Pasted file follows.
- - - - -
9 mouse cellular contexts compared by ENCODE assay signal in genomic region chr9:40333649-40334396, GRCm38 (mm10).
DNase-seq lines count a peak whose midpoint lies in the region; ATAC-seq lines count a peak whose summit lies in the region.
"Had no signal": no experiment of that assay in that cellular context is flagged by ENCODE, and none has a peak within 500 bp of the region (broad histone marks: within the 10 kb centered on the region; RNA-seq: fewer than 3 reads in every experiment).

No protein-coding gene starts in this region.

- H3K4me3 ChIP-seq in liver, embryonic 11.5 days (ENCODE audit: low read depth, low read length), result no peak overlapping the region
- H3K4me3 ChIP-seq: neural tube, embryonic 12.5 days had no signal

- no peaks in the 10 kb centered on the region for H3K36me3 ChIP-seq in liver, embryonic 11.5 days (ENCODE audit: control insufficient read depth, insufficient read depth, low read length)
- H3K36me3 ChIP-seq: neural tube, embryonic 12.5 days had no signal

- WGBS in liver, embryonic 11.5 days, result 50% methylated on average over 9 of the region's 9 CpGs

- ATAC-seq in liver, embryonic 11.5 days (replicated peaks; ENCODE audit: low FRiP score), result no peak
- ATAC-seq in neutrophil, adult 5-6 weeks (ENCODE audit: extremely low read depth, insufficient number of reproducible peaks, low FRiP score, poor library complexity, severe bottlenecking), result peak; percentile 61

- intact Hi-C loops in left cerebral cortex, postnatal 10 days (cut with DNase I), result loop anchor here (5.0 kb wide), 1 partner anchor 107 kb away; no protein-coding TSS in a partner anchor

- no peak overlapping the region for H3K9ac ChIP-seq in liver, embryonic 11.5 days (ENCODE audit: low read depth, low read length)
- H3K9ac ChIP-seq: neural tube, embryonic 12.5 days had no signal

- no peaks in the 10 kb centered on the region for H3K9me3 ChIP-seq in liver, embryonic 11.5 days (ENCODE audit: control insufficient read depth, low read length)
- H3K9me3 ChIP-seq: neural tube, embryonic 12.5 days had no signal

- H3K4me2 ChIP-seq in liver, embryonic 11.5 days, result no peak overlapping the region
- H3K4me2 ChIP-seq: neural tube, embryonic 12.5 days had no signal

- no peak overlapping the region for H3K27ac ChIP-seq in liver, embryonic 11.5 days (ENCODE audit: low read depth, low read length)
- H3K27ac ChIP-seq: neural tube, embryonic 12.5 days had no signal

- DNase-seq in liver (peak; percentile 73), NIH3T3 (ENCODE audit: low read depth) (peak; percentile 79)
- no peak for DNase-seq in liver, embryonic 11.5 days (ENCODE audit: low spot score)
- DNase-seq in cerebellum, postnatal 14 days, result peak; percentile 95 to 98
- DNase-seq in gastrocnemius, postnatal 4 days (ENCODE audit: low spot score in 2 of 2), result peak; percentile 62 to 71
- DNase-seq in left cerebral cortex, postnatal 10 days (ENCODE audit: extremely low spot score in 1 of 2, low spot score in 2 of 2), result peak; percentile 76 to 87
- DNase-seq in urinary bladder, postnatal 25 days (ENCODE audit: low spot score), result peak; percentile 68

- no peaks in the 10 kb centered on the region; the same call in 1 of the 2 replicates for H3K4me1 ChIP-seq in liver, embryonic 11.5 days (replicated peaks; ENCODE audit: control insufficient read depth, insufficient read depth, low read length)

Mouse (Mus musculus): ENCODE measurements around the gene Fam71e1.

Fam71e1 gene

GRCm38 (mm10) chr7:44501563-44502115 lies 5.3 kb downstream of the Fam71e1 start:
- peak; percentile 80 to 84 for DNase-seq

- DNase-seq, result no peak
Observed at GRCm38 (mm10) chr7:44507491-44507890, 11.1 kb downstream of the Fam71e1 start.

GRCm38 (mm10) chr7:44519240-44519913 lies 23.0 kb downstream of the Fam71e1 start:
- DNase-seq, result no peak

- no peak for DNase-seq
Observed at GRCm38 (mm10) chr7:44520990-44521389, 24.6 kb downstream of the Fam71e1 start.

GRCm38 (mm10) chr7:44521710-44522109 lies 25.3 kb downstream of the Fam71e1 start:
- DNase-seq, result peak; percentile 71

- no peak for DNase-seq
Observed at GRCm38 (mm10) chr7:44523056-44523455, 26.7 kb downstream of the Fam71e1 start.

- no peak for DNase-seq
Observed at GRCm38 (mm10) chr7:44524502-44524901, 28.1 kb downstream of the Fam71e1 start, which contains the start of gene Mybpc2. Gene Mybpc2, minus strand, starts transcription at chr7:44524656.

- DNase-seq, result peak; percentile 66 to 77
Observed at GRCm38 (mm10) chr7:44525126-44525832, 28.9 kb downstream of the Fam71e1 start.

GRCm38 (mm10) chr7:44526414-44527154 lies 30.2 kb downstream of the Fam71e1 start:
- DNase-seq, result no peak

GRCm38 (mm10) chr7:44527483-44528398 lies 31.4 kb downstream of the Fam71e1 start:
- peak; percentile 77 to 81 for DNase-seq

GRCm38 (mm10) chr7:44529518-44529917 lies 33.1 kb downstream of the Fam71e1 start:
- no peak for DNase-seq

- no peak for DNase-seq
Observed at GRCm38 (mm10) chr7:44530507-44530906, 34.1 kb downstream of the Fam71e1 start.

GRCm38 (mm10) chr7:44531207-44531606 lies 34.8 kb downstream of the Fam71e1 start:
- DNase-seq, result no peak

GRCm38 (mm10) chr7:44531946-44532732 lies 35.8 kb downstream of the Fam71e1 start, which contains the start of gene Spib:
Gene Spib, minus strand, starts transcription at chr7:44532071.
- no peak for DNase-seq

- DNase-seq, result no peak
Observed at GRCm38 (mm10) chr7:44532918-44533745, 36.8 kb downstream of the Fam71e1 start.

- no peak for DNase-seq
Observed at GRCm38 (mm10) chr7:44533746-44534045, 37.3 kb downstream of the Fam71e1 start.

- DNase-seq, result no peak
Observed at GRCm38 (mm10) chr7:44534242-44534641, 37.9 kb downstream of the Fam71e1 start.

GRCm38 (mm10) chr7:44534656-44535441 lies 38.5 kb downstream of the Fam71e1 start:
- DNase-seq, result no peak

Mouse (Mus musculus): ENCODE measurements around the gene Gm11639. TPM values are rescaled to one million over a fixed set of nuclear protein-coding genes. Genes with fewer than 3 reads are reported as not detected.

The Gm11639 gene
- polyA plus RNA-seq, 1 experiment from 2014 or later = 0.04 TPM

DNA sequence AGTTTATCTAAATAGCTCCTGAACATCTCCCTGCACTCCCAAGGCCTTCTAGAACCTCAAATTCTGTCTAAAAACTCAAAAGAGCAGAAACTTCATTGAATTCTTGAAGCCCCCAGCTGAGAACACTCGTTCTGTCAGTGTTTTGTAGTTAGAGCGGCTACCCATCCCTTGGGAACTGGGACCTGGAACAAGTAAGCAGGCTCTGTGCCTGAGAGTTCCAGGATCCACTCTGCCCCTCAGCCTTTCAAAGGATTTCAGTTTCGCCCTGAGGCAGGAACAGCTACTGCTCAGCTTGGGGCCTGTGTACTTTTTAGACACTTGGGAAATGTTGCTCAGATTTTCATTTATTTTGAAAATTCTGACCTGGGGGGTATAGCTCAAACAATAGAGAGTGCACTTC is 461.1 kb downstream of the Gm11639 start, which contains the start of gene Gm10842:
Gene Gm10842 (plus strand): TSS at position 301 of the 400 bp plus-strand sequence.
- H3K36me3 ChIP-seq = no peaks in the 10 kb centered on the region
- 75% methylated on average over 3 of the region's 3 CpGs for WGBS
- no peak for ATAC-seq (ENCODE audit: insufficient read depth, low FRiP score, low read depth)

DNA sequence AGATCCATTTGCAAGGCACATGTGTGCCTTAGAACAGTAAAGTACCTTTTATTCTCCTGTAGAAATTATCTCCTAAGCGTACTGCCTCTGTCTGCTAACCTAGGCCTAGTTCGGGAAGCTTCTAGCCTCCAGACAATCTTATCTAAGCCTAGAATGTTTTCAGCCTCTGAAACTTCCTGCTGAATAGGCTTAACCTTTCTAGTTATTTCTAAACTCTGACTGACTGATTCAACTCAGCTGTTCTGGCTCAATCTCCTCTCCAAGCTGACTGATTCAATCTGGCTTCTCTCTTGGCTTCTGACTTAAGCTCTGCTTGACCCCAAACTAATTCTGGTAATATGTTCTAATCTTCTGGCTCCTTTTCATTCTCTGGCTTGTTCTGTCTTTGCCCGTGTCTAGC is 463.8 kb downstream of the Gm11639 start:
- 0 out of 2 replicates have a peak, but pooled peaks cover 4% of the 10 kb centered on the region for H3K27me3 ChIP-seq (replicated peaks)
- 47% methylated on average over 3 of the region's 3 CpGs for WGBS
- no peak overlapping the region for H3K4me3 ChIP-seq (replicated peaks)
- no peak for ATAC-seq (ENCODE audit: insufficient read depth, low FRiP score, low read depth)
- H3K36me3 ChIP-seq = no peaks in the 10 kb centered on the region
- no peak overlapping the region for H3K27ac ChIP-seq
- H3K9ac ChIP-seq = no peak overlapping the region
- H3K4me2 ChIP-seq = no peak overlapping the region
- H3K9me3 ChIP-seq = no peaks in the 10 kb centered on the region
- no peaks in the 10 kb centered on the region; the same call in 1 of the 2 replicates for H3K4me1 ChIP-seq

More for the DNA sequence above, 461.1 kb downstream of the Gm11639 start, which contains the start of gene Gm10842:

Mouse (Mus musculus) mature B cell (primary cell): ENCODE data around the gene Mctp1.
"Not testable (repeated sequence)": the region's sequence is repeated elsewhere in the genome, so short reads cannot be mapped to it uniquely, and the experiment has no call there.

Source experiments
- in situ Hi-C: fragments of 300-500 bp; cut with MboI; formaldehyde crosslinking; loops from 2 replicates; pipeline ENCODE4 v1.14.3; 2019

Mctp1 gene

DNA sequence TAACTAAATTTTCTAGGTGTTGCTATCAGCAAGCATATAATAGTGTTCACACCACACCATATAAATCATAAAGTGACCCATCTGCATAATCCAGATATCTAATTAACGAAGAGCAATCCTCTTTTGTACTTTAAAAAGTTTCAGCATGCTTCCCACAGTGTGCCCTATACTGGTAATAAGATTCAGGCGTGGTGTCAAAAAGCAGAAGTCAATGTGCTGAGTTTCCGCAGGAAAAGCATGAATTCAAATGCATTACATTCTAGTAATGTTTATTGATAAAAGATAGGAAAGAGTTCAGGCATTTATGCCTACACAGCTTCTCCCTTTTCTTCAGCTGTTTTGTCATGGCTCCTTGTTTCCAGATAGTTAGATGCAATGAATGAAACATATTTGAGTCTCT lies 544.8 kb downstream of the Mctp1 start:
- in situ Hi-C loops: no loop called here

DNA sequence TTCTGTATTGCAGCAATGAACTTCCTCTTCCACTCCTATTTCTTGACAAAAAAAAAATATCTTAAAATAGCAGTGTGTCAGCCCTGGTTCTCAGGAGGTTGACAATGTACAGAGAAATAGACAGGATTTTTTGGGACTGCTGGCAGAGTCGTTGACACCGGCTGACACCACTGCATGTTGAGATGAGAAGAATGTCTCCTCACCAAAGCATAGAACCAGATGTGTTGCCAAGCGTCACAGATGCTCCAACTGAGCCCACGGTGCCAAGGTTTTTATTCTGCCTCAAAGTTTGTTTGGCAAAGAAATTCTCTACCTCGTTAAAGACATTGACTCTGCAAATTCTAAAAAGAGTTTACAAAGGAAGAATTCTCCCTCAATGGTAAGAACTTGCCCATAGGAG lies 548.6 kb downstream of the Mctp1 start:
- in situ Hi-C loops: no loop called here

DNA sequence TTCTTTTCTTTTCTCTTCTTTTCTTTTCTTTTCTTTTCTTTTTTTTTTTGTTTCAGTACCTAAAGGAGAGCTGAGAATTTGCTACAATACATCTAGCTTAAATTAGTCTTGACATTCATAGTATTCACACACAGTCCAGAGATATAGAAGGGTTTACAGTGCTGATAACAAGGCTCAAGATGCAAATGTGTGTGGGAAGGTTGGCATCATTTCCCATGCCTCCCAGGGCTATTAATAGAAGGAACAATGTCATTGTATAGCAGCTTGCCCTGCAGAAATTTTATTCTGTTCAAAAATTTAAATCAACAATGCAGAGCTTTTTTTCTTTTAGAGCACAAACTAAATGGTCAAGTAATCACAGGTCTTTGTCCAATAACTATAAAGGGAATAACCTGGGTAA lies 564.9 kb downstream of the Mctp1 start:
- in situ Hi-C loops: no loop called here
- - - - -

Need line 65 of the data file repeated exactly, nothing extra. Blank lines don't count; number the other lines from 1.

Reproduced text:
GRCm38 (mm10) chr7:44534656-44535441 lies 38.5 kb downstream of the Fam71e1 start: